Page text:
Andy Schleck and Alberto Contador are locked in a two-man battle for supremacy at the Tour de France, for now at least. Schleck holds the lead, but the conventional wisdom is that his time trialling skills are poor enough compared to Contador's that such a cushion will more than evaporate in the final individual time trial next Saturday. Everyone knows this.
Last year, with the same two riders competing for the top spots on the general classification, Contador won the final time trial by 1.45 over Schleck, who came in 21st that day. In the last two seasons, Contador's worst finish in a time trial was fourth, in the Paris-Nice prologue way back in March (when presumably he wasn't aiming to win). Schleck is the current champion of Luxembourg in the time trial, but second was his brother Frank -- they seem to rotate national championship wins at will -- and third place was Christian Poos, a rider from cycling's second division. So ignoring that anomalous result, Schleck's best day on his aero bike was probably that day in Annecy last year, that 21st place behind Contador. He's had some other similar results, but that one finish is pretty standard for him at the Tour de France, the one race a year when we know Andy is at his best, giving his all. [As opposed to the Tour de Suisse, in June, when he's racing to get ready for the Tour rather than to win.]
We will talk more about techniques in the time trial, and like snowflakes no two are alike, but generally past performance is a pretty good indicator of future performance. I am sure there are other sites of note, and invite recommendations in the comments, but I like to use Cycling Quotient or Cycling Fever to look over past results as a way of predicting the future. The former even has a head-to-head function which singles out two riders in all or certain types of races (sprint, ITT, etc.). This is data, and like data you need enough of it and it has to be quality data to learn anything important from it.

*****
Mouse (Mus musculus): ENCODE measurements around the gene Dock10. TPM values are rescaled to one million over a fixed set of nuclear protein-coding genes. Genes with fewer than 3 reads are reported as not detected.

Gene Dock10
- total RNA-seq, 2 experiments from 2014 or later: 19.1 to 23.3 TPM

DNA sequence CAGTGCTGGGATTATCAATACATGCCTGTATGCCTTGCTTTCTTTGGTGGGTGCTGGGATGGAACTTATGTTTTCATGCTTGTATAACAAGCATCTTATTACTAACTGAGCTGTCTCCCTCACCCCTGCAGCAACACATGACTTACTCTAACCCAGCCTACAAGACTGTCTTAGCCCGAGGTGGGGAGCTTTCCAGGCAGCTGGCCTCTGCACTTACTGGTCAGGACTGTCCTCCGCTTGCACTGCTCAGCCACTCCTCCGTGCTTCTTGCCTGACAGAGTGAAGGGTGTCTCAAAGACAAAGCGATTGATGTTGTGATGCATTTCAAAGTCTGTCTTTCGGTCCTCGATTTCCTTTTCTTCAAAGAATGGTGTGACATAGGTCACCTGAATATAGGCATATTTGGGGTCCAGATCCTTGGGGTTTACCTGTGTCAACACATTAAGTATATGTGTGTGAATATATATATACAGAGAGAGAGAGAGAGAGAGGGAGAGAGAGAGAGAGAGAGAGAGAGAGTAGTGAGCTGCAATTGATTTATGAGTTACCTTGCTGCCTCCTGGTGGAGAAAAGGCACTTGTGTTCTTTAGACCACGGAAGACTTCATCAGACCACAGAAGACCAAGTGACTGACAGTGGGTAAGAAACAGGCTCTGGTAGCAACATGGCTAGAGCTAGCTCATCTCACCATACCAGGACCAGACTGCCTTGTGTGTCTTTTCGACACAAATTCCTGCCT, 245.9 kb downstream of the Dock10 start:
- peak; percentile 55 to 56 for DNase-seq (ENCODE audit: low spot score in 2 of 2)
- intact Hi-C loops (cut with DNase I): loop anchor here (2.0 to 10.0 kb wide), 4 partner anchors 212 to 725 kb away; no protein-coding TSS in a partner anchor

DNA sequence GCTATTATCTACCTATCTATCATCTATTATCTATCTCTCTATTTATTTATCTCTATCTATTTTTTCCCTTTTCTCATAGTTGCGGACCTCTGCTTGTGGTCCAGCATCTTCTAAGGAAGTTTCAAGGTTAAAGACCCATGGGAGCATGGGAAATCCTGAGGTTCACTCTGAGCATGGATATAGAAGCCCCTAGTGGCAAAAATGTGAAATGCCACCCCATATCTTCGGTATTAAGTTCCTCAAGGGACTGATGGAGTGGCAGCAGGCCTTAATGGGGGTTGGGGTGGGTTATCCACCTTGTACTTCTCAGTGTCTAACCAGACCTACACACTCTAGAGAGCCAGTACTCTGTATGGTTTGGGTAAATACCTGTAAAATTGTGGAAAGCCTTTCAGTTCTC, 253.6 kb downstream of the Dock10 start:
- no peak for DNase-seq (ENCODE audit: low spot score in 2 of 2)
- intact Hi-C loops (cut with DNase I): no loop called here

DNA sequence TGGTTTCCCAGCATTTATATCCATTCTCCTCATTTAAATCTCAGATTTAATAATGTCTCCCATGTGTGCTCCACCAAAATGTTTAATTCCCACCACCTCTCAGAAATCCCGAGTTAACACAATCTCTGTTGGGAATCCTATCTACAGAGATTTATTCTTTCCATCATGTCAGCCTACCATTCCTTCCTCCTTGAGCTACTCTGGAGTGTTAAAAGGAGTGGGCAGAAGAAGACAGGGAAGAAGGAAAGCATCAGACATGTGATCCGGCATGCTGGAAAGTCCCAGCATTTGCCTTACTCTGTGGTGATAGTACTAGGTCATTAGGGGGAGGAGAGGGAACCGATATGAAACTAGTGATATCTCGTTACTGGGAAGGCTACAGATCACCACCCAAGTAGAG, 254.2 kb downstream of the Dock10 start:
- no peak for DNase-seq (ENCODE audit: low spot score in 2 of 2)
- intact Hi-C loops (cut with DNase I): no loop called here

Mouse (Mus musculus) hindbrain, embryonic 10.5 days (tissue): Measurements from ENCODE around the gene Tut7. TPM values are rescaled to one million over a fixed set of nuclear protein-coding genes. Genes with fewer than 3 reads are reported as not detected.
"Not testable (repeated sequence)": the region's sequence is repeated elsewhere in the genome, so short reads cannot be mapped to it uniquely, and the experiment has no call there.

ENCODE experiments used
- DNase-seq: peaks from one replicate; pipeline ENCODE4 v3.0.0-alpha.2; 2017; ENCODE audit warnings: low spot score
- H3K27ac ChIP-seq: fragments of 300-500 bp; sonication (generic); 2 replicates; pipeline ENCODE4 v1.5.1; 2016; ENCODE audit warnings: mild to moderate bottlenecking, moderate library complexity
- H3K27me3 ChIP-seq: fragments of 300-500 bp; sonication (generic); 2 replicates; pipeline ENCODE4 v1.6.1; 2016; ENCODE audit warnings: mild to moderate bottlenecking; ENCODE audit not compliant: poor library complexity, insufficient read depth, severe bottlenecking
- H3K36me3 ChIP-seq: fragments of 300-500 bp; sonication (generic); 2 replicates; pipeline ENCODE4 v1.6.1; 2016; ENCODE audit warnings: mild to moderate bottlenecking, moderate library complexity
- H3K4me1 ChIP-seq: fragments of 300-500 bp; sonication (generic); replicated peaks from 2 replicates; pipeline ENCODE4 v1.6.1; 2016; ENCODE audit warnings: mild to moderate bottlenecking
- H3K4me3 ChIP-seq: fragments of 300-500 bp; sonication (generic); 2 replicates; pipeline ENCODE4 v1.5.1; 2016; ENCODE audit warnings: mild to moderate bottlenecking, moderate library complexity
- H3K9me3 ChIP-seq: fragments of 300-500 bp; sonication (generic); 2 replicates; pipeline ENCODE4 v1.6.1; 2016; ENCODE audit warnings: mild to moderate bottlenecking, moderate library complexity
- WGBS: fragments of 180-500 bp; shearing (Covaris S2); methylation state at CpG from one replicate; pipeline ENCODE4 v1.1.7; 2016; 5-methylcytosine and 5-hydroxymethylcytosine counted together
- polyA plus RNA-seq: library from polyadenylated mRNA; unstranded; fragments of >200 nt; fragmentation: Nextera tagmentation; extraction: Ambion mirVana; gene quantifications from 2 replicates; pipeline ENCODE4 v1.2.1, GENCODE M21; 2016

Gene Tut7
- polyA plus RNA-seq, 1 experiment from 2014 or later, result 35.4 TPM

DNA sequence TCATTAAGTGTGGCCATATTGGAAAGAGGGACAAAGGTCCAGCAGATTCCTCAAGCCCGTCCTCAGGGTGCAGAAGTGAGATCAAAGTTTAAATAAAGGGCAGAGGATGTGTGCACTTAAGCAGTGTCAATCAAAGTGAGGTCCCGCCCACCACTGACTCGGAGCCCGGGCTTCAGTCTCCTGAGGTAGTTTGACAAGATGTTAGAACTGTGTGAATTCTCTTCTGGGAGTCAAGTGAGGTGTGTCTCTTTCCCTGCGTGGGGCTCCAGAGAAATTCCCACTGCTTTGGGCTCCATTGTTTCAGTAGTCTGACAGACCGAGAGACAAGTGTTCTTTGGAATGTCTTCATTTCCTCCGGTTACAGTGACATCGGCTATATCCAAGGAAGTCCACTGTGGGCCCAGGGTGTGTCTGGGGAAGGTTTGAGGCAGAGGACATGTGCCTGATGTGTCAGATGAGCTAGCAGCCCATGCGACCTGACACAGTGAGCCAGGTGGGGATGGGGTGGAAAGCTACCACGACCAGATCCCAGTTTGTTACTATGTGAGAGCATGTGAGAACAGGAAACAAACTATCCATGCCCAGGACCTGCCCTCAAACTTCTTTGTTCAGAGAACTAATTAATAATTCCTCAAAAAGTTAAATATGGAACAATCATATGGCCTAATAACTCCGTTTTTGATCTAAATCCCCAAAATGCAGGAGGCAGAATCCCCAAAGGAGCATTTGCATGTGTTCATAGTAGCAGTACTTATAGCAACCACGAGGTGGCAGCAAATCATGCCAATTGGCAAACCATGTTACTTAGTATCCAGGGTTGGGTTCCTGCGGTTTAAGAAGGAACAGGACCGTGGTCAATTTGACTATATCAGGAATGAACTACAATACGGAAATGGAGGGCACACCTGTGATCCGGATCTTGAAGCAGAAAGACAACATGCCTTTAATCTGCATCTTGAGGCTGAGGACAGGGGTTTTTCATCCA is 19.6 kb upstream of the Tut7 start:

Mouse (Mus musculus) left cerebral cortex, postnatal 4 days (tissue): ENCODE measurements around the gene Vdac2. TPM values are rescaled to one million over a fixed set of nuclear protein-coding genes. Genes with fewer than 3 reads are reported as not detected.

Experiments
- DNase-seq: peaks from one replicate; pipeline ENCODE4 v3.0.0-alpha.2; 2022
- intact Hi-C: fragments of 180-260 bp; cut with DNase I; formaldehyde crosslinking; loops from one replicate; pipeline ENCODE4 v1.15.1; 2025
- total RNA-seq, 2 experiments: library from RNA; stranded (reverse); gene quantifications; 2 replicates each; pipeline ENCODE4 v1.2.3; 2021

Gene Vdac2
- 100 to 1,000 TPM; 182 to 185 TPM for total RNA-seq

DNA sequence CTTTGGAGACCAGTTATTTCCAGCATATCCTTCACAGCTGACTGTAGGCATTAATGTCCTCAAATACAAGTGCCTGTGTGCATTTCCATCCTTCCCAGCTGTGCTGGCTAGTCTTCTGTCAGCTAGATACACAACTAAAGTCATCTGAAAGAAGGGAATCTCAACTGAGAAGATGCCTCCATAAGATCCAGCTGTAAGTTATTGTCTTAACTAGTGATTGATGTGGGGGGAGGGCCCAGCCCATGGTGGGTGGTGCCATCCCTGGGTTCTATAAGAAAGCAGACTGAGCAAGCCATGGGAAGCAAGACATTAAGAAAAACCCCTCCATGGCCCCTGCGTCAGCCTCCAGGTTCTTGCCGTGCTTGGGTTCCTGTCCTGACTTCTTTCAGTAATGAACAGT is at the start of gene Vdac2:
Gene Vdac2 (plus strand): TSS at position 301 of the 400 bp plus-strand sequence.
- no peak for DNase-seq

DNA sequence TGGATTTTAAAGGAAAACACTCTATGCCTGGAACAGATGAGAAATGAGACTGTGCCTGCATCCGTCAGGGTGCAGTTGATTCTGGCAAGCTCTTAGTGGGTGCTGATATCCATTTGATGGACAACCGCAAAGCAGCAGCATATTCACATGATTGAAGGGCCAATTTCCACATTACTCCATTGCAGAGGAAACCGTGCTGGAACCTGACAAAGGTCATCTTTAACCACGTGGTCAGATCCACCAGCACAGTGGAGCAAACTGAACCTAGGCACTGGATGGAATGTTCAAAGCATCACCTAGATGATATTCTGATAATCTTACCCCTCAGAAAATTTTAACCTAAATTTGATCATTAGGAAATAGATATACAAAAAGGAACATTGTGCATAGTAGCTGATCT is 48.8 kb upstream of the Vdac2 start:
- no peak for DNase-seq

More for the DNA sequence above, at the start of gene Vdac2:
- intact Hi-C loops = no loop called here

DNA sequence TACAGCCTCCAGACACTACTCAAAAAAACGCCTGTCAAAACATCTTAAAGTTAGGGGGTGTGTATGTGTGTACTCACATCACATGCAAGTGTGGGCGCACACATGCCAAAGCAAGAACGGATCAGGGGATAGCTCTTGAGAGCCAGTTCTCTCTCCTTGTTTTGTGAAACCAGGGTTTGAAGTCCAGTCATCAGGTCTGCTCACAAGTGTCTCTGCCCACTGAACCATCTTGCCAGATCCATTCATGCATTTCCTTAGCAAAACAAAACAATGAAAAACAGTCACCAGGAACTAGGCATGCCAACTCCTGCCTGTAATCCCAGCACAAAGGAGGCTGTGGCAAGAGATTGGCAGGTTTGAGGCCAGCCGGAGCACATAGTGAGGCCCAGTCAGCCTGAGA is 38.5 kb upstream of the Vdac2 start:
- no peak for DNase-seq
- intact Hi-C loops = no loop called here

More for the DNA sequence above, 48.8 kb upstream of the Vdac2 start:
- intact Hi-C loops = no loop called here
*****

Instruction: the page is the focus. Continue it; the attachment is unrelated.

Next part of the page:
When comparing Andy Schleck and Alberto Contador in the time trial discipline, there are a few factors in terms of quality data. They have to both be trying to win -- which for Tour de France contenders is really only the Tour or one or two other moments a year. Length of the race is also a big variable: Sammy Sanchez, currently lying third, can be counted on a high finish in a time trial that's short to moderately long, say 25-35km, but was 19th in his last Tour de France ITT, nearly three minutes behind, on the 53km course. This year's final time trial is also just over 50km, a sort of magic number for Tour de France time trials. And Sanchez, like Schleck, should be genuinely concerned about his current rival for his position, Denis Menchov, whose history says he's usually (though not always) quite good and even a potential winner in a really long time trial. The final factor is the course profile. Most time trials are either close to flat or straight up a hill. Those two profiles can't be compared against each other at all. But the Tour usually uses a mostly-flat course for its final test, and again the data from those races is really useful.
So when the announcers are talking about Schleck as if he's already lost his current 31 second advantage, it's because he pretty much has. Should that advantage balloon out to over two minutes in the subsequent mountain stages, Schleck would then have a genuine chance to win the Tour. Add in a few seconds advantage to the guy in yellow, as the Tour has a long history of guys digging a touch deeper when cloaked in the leader's jersey. But for now, if people are talking about Schleck like he's the hunted and not the hunter, it's with good reason.
Photo by Jasper Juinen, Getty Images Sport